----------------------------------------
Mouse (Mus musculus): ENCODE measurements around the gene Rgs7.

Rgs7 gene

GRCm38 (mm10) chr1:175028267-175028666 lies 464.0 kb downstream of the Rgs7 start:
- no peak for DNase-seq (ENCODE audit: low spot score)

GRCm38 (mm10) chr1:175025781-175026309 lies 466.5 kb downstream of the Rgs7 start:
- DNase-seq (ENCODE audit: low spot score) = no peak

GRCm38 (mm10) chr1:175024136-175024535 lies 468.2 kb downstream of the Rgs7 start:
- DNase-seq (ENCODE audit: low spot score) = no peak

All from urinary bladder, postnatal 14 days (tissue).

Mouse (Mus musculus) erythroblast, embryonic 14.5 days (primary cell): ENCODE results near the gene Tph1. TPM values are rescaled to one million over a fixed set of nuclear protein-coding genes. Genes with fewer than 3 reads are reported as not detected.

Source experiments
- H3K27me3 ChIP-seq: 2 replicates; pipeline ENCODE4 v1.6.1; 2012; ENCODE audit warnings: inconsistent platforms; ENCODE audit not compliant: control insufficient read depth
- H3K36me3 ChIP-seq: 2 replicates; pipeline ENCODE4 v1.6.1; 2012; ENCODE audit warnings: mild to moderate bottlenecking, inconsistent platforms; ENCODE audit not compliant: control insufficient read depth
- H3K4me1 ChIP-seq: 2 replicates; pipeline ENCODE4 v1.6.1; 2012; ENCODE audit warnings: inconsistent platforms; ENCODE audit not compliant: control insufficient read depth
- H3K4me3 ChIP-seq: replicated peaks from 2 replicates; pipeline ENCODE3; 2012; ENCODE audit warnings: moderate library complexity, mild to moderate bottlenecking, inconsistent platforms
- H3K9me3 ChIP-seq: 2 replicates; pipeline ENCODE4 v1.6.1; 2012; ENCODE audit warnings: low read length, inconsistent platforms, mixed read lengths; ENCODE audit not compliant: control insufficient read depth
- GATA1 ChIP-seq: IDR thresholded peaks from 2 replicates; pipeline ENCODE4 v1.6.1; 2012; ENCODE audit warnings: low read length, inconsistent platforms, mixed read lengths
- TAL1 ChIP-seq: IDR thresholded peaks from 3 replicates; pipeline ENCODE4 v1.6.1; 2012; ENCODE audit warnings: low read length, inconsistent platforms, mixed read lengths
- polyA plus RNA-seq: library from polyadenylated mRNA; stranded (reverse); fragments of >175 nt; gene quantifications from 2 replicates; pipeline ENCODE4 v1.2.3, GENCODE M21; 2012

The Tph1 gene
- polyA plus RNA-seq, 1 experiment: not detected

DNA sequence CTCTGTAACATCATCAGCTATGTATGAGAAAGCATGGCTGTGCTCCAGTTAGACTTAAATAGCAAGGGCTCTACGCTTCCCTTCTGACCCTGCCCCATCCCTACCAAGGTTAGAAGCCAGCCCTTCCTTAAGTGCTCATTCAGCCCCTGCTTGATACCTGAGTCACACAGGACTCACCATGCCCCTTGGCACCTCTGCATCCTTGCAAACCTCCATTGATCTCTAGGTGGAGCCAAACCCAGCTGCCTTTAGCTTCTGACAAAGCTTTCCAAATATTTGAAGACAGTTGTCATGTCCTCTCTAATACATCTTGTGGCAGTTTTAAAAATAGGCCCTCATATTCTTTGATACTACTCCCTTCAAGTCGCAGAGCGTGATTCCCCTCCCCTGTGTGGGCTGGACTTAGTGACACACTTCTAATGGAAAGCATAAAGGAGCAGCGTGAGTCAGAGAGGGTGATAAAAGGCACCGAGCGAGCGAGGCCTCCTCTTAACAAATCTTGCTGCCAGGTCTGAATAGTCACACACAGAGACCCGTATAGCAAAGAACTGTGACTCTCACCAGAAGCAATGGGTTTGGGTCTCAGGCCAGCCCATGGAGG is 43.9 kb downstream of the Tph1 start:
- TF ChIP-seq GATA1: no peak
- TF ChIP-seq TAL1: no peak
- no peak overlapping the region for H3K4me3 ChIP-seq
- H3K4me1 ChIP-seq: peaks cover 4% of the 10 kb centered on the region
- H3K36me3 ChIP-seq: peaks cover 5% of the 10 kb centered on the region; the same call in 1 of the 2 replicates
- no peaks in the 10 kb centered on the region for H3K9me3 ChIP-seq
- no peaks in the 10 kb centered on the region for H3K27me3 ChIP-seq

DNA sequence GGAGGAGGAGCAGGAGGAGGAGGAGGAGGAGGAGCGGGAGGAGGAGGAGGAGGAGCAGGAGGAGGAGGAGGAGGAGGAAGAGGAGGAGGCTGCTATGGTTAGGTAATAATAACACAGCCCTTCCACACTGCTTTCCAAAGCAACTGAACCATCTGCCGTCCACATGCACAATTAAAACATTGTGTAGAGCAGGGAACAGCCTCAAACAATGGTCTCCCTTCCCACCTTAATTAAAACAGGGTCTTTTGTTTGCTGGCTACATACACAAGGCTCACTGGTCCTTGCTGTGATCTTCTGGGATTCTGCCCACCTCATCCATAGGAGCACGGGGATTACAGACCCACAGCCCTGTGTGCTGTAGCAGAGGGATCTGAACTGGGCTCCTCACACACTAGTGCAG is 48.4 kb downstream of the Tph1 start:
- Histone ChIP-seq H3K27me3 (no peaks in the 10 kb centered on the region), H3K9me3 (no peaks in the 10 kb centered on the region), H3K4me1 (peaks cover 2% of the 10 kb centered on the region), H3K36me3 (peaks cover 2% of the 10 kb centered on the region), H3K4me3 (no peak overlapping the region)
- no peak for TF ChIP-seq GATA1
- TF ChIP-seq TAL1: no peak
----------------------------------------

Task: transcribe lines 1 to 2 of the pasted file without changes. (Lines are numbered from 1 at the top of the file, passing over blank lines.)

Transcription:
Mouse (Mus musculus): ENCODE measurements around the gene Rgs7.

Rgs7 gene